So I guess my advice is to do what you need to do to get in shape for the military first. Then, you can do whatever you want later on. Wanting to sprint fast and be really strong is not what you need to be in the military initially. The military wants you to have endurance, so you should train for that first.

Scott Kustes
09-05-2009, 01:18 PM
Not going to make you faster over 1-2 miles by focusing solely on 400m and below runs. And 400m intervals on back to back days is a bad idea if you're actually running those intervals hard.

Kevin Perry
09-05-2009, 01:32 PM
Ok, I was initially thinking sprints to improve speed for the runs but endurance is not my knowledgeable area.

So 2 - 3 days of resistance training plus a few days of running just vary the distance? 1,2,3 miles and longer as needed? Thats not tough to figure out.

Scott Kustes
09-05-2009, 01:54 PM
You might want to search for track programs for 1 and 2 mile runners and 5k training programs. Those will be more tailored to your needs and will include the requisite interval work.

Steven Low
09-05-2009, 02:02 PM
Ok, I was initially thinking sprints to improve speed for the runs but endurance is not my knowledgeable area.

So 2 - 3 days of resistance training plus a few days of running just vary the distance? 1,2,3 miles and longer as needed? Thats not tough to figure out.
Depends on how much time you have.

I'm of the opinion that if you have enough time to develop your speed that you can transfer it into endurance. But if your program is sooner rather than later, then you'll probably need to hit up the interval work with longer runs sooner rather than later as well.

Kevin Perry
09-05-2009, 02:48 PM
Depends on how much time you have.

I'm of the opinion that if you have enough time to develop your speed that you can transfer it into endurance. But if your program is sooner rather than later, then you'll probably need to hit up the interval work with longer runs sooner rather than later as well.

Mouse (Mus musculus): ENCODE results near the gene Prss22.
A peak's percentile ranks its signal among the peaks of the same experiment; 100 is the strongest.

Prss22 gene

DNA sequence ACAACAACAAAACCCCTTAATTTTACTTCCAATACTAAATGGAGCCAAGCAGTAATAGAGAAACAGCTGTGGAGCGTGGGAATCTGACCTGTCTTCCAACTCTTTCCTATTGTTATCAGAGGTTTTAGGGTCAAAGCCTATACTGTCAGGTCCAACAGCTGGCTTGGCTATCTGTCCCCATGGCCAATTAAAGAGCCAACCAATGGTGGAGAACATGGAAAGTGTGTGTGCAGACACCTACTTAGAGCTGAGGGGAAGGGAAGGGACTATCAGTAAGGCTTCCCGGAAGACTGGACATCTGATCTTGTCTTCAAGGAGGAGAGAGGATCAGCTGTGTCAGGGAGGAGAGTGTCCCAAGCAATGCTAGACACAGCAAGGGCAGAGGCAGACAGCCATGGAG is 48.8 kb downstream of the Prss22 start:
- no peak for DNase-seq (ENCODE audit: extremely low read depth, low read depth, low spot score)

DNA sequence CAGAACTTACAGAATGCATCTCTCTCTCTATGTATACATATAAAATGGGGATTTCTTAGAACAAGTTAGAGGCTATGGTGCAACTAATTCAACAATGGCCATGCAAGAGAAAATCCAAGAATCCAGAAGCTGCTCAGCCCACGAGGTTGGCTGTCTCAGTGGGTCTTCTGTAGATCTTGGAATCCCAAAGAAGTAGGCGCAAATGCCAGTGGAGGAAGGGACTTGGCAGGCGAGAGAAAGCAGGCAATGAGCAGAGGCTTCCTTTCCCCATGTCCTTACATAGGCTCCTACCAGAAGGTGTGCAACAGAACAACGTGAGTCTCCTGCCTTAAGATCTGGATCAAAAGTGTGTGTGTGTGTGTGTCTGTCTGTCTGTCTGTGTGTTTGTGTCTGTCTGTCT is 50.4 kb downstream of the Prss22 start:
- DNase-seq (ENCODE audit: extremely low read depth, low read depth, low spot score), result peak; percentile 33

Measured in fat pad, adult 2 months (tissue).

Well as far as im aware I should have enough time to develop the necessary endurance, I just figured I would start working into it sooner than later instead of posting "I have 6 weeks till so and so" like the trend is on some other unnamed forum.

Scott Kustes
09-06-2009, 07:08 AM
Depends on how much time you have.

I'm of the opinion that if you have enough time to develop your speed that you can transfer it into endurance. But if your program is sooner rather than later, then you'll probably need to hit up the interval work with longer runs sooner rather than later as well.
This is true. But he doesn't need to work heavily on 100m speed. Focusing on anaerobic capacity and lactate turnover by focusing on 400s also isn't going to be a big help when running 8x the distance. It will improve the mile and beyond, but not like actually training the 2 mile run will. I still suggest looking up training programs for 2-mile runners...they do "short to long" work too (some of them), but it's more focused on the elements that a 2-mile runner needs, not a 200-800m runner.

Kevin Perry
09-06-2009, 12:20 PM
Well for now I'll just go with 3 days of lifting plus a few days of running 1 - 3 miles just to start working into the grove again. I'm guessing after a month or two when the conditioning starts to improve I can then worry about intervals and improving the actual run time with a specific 2 mile or 5k program.

Steven Low
09-06-2009, 01:37 PM
This is true. But he doesn't need to work heavily on 100m speed. Focusing on anaerobic capacity and lactate turnover by focusing on 400s also isn't going to be a big help when running 8x the distance. It will improve the mile and beyond, but not like actually training the 2 mile run will. I still suggest looking up training programs for 2-mile runners...they do "short to long" work too (some of them), but it's more focused on the elements that a 2-mile runner needs, not a 200-800m runner.
Yeah, I agree. 400m work can help, but from what I've they generally like the intervals to be about as long as the race distance divided by anywhere from 1.5 to 6.

Kevin: I'd start with 800m interval work if it were me (for 2 mile program). Distance/4.

Matt Cricchio
09-06-2009, 02:44 PM
Kevin, this might help. It worked for me:

http://performancemenu.com/forum/showthread.php?t=866&page=8

Ok, I’ve finally got my arse in gear and here are the further progressions. As before you will need to apply some creativity to how you adapt my suggestions and remember these are suggestions. You should make these runs personal to you, your abilities and your local geography.